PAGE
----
In regard to deaths related to COVID-19, the Joint Information Center on Thursday revised the total count.
”After a review of all possible COVID-19-related deaths, one previously counted COVID-19-related death has been removed and the COVID-19-related fatality count has been adjusted to 389,” JIC said in its release.
Earlier this week, Pobutsky told The Guam Daily Post that the minisurge seen recently may very well be the BA.5 strain of the omicron variant. She said the BA.5 variant could have been on island since July.
“That means that this so-called surge is ending. We presume it’s BA.5,” she said.
“This particular surge, this is the omicron variant, the deaths especially has not increased. Even the hospitalizations is up, but not as high as the previous delta and initial omicron series,” Leon Guerrero said.
The uptick in cases seen in the 75-and-up age group has gone down since last week, Pobutsky noted.
“All the adult groups are decreasing and converging, which is good,” Pobutsky said.
But, cases among youth are increasing, she said.
“We just saw a little uptick in the kids, 0 to 11 and 12 to 17, and that is probably because school just started, we were expecting this,” she said.
Most cases continue to be asymptomatic, she added.
Although David reported the community risk level continues to be high, Pobutsky noted the BA.5 surge is not as bad as variants that appeared earlier.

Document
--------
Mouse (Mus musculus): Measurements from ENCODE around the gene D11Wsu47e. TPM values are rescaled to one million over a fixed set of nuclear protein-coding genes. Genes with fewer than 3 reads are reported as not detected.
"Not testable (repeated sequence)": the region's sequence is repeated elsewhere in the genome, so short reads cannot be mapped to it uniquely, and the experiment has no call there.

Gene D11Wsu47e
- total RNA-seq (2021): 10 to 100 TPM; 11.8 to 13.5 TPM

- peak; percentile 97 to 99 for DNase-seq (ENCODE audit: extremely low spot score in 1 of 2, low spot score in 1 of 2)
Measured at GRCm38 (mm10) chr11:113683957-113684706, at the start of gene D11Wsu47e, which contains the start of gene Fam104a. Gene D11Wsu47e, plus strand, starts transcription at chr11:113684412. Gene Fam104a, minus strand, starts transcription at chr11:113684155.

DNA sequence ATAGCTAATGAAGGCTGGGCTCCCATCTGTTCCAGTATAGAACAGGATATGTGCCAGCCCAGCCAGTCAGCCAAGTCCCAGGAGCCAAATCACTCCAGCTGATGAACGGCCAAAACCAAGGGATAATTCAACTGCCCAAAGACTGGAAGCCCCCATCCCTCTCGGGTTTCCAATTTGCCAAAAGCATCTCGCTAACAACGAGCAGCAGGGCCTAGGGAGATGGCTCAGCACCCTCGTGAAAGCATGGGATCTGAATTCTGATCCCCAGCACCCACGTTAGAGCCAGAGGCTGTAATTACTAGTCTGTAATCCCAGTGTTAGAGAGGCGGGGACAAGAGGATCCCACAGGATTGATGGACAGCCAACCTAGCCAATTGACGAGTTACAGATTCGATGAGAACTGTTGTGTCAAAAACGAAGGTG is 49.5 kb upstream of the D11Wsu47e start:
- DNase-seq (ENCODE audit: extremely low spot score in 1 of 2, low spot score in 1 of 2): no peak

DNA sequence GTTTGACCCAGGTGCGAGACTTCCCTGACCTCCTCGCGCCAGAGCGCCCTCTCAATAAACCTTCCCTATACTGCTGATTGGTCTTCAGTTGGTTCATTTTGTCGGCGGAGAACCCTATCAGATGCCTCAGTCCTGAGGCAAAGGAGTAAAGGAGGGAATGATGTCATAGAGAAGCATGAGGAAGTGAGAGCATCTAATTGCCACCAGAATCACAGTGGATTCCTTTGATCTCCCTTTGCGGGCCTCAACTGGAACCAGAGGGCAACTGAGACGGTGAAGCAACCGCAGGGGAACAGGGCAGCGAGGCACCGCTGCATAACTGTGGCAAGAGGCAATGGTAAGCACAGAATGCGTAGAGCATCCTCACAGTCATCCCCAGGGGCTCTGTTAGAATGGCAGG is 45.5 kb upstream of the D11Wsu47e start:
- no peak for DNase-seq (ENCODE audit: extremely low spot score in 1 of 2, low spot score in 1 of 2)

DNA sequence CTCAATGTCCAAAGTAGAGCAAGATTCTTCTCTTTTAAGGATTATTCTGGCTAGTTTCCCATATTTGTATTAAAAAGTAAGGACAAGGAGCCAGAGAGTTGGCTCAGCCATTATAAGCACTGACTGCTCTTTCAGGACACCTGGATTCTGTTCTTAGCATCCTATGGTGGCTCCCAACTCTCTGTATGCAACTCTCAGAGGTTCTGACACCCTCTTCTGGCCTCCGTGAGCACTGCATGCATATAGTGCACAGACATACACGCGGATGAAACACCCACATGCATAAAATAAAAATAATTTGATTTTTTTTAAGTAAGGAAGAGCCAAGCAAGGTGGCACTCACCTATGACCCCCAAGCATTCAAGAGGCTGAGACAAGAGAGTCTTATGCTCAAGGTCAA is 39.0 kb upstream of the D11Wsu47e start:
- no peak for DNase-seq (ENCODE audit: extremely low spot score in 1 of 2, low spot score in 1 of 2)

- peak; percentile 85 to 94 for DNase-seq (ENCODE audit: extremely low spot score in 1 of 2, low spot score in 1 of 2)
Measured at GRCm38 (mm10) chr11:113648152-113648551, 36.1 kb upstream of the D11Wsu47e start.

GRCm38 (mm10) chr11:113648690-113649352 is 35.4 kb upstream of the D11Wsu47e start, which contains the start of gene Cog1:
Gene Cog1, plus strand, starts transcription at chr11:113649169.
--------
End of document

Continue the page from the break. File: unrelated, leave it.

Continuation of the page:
“The hospitalizations and ICU again are not as bad, we think that’s because so many people are vaccinated, they are not getting hospitalized or dying. It looks kind of like where we were before delta, a year ago. We don’t have a surge indicator for deaths, but even deaths, it looks like where we were at the end of 2020, beginning of 2021. A little bit more, but the same pattern,” Pobutsky said.
BA.5 is part of the omicron family, which could explain why it’s not as bad as the earlier delta variant, according to David.
“From the original strain of viruses you can see several branches and you could see that delta was a completely different branch and this may explain why delta was so much more severe in terms of hospitalizations and deaths. Then you’ll see the strains that we have been worried about, the BA.2 and BA.5, are all really cousins, … and emerged from the original omicron strain and that may help explain why we not seeing as severe hospitalizations, … from the BA.5. Because very likely there has been some overlap in the immune response. There’s the vaccination, but there’s also people who were previously infected with the BA.2 may have some residual immunity against the BA.5.”